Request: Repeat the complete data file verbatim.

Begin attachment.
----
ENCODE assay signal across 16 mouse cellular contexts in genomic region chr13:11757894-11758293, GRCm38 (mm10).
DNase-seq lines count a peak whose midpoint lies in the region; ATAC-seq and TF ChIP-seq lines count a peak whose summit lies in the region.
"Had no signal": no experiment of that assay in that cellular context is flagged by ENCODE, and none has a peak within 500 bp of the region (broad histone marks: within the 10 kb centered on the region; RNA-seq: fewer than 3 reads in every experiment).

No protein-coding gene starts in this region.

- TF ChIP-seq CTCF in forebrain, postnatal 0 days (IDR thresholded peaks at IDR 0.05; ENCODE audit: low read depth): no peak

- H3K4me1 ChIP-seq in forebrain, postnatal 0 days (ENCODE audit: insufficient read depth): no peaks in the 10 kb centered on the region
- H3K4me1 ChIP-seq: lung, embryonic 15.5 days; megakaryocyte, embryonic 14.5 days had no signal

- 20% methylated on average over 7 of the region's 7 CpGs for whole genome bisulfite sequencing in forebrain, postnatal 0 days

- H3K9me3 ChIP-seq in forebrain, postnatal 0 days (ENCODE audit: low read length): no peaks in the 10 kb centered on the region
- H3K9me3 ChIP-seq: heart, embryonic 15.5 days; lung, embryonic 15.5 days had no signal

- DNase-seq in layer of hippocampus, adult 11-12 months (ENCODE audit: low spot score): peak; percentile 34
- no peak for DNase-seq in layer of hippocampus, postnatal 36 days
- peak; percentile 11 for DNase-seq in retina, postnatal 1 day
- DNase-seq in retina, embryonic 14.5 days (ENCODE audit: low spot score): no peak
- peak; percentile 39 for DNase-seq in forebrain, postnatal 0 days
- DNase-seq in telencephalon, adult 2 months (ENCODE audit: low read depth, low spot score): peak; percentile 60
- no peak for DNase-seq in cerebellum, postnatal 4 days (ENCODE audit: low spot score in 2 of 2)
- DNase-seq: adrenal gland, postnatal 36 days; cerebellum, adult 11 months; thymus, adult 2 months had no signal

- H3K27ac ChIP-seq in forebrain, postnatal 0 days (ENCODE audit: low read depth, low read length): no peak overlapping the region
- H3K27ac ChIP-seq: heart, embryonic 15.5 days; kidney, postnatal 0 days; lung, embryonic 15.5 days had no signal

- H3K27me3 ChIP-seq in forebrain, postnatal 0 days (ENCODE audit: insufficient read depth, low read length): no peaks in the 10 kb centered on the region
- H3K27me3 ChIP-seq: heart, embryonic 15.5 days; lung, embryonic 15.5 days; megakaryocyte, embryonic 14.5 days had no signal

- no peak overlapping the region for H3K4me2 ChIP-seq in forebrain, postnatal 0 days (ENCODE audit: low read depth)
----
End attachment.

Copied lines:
ENCODE assay signal across 16 mouse cellular contexts in genomic region chr13:11757894-11758293, GRCm38 (mm10).
DNase-seq lines count a peak whose midpoint lies in the region; ATAC-seq and TF ChIP-seq lines count a peak whose summit lies in the region.
"Had no signal": no experiment of that assay in that cellular context is flagged by ENCODE, and none has a peak within 500 bp of the region (broad histone marks: within the 10 kb centered on the region; RNA-seq: fewer than 3 reads in every experiment).

No protein-coding gene starts in this region.

- TF ChIP-seq CTCF in forebrain, postnatal 0 days (IDR thresholded peaks at IDR 0.05; ENCODE audit: low read depth): no peak

- H3K4me1 ChIP-seq in forebrain, postnatal 0 days (ENCODE audit: insufficient read depth): no peaks in the 10 kb centered on the region
- H3K4me1 ChIP-seq: lung, embryonic 15.5 days; megakaryocyte, embryonic 14.5 days had no signal

- 20% methylated on average over 7 of the region's 7 CpGs for whole genome bisulfite sequencing in forebrain, postnatal 0 days

- H3K9me3 ChIP-seq in forebrain, postnatal 0 days (ENCODE audit: low read length): no peaks in the 10 kb centered on the region
- H3K9me3 ChIP-seq: heart, embryonic 15.5 days; lung, embryonic 15.5 days had no signal

- DNase-seq in layer of hippocampus, adult 11-12 months (ENCODE audit: low spot score): peak; percentile 34
- no peak for DNase-seq in layer of hippocampus, postnatal 36 days
- peak; percentile 11 for DNase-seq in retina, postnatal 1 day
- DNase-seq in retina, embryonic 14.5 days (ENCODE audit: low spot score): no peak
- peak; percentile 39 for DNase-seq in forebrain, postnatal 0 days
- DNase-seq in telencephalon, adult 2 months (ENCODE audit: low read depth, low spot score): peak; percentile 60
- no peak for DNase-seq in cerebellum, postnatal 4 days (ENCODE audit: low spot score in 2 of 2)
- DNase-seq: adrenal gland, postnatal 36 days; cerebellum, adult 11 months; thymus, adult 2 months had no signal

- H3K27ac ChIP-seq in forebrain, postnatal 0 days (ENCODE audit: low read depth, low read length): no peak overlapping the region
- H3K27ac ChIP-seq: heart, embryonic 15.5 days; kidney, postnatal 0 days; lung, embryonic 15.5 days had no signal

- H3K27me3 ChIP-seq in forebrain, postnatal 0 days (ENCODE audit: insufficient read depth, low read length): no peaks in the 10 kb centered on the region
- H3K27me3 ChIP-seq: heart, embryonic 15.5 days; lung, embryonic 15.5 days; megakaryocyte, embryonic 14.5 days had no signal

- no peak overlapping the region for H3K4me2 ChIP-seq in forebrain, postnatal 0 days (ENCODE audit: low read depth)